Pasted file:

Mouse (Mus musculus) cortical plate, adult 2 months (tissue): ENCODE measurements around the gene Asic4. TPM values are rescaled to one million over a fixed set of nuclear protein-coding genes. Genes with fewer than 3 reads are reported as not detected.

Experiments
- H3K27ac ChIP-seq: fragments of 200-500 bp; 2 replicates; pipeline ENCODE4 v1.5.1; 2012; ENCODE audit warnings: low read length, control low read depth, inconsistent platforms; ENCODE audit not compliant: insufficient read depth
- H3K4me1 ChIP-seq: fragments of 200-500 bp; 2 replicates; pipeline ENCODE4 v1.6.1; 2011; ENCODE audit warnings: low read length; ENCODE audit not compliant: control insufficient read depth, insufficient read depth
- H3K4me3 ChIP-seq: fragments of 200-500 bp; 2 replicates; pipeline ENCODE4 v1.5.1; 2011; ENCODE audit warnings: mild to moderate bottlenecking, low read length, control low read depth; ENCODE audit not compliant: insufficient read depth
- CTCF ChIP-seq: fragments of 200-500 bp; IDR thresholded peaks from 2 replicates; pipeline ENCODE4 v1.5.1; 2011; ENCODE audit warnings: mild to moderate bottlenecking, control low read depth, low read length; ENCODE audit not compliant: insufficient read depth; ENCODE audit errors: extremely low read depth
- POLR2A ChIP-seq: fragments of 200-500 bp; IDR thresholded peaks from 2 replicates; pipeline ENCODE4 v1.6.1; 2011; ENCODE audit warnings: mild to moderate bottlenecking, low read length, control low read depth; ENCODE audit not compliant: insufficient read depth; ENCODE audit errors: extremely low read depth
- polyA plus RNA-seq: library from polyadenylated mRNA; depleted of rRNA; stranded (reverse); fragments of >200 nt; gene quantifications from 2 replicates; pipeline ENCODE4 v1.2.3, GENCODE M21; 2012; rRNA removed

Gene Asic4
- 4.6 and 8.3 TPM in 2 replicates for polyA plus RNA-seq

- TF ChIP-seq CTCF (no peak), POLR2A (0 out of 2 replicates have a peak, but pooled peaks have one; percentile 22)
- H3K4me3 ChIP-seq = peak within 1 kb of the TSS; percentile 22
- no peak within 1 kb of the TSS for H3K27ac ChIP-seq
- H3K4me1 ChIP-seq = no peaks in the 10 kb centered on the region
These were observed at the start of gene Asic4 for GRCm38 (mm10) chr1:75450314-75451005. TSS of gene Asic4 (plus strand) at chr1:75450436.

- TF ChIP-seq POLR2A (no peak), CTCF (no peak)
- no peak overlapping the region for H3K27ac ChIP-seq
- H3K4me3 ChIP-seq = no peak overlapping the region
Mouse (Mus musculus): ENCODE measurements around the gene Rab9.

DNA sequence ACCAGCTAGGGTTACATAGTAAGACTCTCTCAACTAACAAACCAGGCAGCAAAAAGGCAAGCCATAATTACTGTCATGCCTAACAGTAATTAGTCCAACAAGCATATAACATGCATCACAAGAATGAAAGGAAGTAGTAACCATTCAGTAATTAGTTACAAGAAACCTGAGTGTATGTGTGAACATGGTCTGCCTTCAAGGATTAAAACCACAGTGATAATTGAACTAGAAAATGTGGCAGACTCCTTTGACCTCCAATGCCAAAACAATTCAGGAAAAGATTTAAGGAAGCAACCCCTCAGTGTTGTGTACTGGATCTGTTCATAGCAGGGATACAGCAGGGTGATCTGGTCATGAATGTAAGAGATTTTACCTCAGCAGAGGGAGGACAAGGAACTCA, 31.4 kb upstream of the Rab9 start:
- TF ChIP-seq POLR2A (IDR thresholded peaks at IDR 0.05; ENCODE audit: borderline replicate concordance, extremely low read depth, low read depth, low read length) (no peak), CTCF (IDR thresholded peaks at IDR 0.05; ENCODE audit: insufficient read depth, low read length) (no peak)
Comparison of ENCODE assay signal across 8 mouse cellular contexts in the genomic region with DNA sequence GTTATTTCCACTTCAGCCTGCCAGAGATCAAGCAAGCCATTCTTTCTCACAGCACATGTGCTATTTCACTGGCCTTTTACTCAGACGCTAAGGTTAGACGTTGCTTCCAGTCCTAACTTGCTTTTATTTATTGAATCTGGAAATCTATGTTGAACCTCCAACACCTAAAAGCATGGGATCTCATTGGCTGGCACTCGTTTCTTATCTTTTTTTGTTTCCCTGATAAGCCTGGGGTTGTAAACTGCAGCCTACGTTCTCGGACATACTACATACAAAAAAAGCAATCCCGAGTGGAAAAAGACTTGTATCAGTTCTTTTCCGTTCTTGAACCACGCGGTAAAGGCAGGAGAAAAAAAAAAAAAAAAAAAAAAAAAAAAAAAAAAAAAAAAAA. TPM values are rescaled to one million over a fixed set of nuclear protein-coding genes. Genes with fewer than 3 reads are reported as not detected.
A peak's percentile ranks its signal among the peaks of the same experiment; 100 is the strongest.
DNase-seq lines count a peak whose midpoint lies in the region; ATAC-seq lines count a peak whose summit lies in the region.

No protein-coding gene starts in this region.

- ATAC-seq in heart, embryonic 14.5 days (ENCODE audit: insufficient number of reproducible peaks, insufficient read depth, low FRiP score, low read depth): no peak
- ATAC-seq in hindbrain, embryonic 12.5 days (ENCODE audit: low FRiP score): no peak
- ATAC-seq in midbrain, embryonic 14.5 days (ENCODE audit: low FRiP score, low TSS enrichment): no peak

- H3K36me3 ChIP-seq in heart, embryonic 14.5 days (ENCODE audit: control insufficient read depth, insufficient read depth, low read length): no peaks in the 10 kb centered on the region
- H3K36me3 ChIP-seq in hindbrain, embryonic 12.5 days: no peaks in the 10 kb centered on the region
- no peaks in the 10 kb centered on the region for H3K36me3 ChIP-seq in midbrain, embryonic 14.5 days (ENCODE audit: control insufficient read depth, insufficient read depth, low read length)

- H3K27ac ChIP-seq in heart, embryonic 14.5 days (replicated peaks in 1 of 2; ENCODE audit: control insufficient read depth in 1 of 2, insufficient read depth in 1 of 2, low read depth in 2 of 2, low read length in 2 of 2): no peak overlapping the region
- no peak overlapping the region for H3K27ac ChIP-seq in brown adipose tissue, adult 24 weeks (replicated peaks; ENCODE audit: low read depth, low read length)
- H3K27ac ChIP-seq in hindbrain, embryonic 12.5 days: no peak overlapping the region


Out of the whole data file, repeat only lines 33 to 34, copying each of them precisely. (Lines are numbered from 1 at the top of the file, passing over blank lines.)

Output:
- no peak overlapping the region for H3K27ac ChIP-seq in brown adipose tissue, adult 24 weeks (replicated peaks; ENCODE audit: low read depth, low read length)
- H3K27ac ChIP-seq in hindbrain, embryonic 12.5 days: no peak overlapping the region